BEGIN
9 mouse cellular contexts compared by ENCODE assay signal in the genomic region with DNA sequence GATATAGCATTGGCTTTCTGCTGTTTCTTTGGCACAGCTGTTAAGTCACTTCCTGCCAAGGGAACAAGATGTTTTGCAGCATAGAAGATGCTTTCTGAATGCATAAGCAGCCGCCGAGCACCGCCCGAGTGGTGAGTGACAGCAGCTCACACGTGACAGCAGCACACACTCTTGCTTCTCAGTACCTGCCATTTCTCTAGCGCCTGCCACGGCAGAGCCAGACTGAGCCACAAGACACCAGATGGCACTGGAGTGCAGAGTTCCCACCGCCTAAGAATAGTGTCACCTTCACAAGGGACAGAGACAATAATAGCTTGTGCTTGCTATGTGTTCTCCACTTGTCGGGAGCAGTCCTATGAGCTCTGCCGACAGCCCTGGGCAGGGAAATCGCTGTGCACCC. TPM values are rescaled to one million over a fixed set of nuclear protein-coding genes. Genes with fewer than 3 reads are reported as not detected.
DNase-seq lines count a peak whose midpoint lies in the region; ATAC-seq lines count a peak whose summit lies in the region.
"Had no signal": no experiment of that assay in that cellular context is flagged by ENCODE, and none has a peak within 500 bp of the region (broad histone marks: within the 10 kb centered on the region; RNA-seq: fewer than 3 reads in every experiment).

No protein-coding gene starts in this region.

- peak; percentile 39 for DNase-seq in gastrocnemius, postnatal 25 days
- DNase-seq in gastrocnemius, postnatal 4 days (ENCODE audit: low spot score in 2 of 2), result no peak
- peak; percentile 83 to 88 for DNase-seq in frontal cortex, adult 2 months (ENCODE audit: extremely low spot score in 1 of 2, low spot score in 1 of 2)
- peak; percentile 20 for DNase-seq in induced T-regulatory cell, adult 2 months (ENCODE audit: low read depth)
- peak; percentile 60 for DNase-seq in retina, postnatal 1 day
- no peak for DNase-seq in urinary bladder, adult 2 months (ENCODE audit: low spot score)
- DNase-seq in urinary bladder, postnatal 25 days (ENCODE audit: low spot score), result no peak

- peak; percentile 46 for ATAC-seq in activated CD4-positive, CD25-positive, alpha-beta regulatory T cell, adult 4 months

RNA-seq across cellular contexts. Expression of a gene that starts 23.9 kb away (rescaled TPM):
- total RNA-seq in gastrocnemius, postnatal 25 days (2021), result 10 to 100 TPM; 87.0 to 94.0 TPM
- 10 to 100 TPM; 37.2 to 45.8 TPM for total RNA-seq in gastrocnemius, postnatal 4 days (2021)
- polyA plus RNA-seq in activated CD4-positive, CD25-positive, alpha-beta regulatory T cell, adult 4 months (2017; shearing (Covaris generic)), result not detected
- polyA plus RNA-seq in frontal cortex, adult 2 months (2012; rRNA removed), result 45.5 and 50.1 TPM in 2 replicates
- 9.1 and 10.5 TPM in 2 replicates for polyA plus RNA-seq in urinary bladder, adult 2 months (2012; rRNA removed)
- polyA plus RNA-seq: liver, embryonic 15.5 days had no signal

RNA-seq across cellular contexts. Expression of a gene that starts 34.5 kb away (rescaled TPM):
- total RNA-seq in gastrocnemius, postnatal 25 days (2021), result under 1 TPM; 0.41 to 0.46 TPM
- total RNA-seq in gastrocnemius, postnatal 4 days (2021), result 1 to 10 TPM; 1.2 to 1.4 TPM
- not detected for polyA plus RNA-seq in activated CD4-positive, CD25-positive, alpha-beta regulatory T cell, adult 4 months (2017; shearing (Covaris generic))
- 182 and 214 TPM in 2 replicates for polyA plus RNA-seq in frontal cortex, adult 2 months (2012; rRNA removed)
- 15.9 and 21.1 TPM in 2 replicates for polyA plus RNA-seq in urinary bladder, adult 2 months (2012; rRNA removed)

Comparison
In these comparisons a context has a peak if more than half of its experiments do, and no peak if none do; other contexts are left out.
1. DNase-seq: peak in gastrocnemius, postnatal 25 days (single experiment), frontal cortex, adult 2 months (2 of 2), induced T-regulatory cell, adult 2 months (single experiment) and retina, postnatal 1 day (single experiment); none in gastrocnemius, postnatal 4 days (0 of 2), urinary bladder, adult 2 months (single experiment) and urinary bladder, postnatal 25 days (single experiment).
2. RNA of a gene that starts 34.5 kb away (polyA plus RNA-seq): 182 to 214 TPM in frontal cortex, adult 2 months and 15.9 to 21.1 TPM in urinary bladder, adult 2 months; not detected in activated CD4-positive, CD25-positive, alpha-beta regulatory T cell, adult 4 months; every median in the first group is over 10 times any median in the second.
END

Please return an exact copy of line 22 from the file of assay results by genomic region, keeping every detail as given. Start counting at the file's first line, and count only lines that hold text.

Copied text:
- total RNA-seq in gastrocnemius, postnatal 4 days (2021), result 1 to 10 TPM; 1.2 to 1.4 TPM